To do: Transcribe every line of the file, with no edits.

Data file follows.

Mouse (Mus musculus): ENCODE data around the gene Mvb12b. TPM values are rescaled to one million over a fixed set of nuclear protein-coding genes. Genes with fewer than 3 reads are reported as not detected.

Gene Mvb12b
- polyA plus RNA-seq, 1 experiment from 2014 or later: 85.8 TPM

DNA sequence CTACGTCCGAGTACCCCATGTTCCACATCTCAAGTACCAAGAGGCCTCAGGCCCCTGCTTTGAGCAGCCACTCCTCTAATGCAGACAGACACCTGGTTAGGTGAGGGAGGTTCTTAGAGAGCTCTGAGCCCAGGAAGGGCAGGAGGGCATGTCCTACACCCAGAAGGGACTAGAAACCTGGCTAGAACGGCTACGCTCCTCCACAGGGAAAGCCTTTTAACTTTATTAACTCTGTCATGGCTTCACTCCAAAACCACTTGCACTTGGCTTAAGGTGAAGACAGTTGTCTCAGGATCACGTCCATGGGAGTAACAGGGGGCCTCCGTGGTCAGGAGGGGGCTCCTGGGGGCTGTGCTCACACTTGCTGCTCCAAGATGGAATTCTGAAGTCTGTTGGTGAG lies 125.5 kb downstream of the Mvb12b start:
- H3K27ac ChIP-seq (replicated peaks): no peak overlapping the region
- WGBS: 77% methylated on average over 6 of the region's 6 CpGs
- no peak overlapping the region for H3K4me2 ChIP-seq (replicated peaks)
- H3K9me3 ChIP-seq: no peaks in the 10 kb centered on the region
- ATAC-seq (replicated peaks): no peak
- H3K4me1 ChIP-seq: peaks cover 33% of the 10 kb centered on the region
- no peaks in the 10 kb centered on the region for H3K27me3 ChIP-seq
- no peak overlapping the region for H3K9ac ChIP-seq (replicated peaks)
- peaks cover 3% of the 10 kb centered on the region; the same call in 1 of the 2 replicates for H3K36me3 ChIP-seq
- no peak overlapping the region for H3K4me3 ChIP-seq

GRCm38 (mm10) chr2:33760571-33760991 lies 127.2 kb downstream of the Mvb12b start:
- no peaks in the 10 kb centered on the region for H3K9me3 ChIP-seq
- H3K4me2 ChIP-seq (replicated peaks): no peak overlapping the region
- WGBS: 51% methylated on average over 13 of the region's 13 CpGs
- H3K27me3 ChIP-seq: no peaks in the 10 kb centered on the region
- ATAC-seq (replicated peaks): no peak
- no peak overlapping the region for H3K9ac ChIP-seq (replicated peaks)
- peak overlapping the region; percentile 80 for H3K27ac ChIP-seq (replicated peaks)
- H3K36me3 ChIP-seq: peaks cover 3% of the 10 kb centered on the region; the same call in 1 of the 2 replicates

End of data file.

Mouse (Mus musculus): ENCODE data around the gene Mvb12b. TPM values are rescaled to one million over a fixed set of nuclear protein-coding genes. Genes with fewer than 3 reads are reported as not detected.

Gene Mvb12b
- polyA plus RNA-seq, 1 experiment from 2014 or later: 85.8 TPM

DNA sequence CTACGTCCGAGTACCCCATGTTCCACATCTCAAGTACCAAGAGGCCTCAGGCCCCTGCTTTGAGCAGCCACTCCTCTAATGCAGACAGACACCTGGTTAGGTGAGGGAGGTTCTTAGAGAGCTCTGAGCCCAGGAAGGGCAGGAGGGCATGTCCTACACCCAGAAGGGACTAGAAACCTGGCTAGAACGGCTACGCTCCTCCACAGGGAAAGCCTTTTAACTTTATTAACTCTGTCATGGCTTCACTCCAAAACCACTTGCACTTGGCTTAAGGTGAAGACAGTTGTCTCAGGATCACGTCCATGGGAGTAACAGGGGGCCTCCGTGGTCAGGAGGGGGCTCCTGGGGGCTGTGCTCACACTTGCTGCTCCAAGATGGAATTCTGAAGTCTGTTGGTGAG lies 125.5 kb downstream of the Mvb12b start:
- H3K27ac ChIP-seq (replicated peaks): no peak overlapping the region
- WGBS: 77% methylated on average over 6 of the region's 6 CpGs
- no peak overlapping the region for H3K4me2 ChIP-seq (replicated peaks)
- H3K9me3 ChIP-seq: no peaks in the 10 kb centered on the region
- ATAC-seq (replicated peaks): no peak
- H3K4me1 ChIP-seq: peaks cover 33% of the 10 kb centered on the region
- no peaks in the 10 kb centered on the region for H3K27me3 ChIP-seq
- no peak overlapping the region for H3K9ac ChIP-seq (replicated peaks)
- peaks cover 3% of the 10 kb centered on the region; the same call in 1 of the 2 replicates for H3K36me3 ChIP-seq
- no peak overlapping the region for H3K4me3 ChIP-seq

GRCm38 (mm10) chr2:33760571-33760991 lies 127.2 kb downstream of the Mvb12b start:
- no peaks in the 10 kb centered on the region for H3K9me3 ChIP-seq
- H3K4me2 ChIP-seq (replicated peaks): no peak overlapping the region
- WGBS: 51% methylated on average over 13 of the region's 13 CpGs
- H3K27me3 ChIP-seq: no peaks in the 10 kb centered on the region
- ATAC-seq (replicated peaks): no peak
- no peak overlapping the region for H3K9ac ChIP-seq (replicated peaks)
- peak overlapping the region; percentile 80 for H3K27ac ChIP-seq (replicated peaks)
- H3K36me3 ChIP-seq: peaks cover 3% of the 10 kb centered on the region; the same call in 1 of the 2 replicates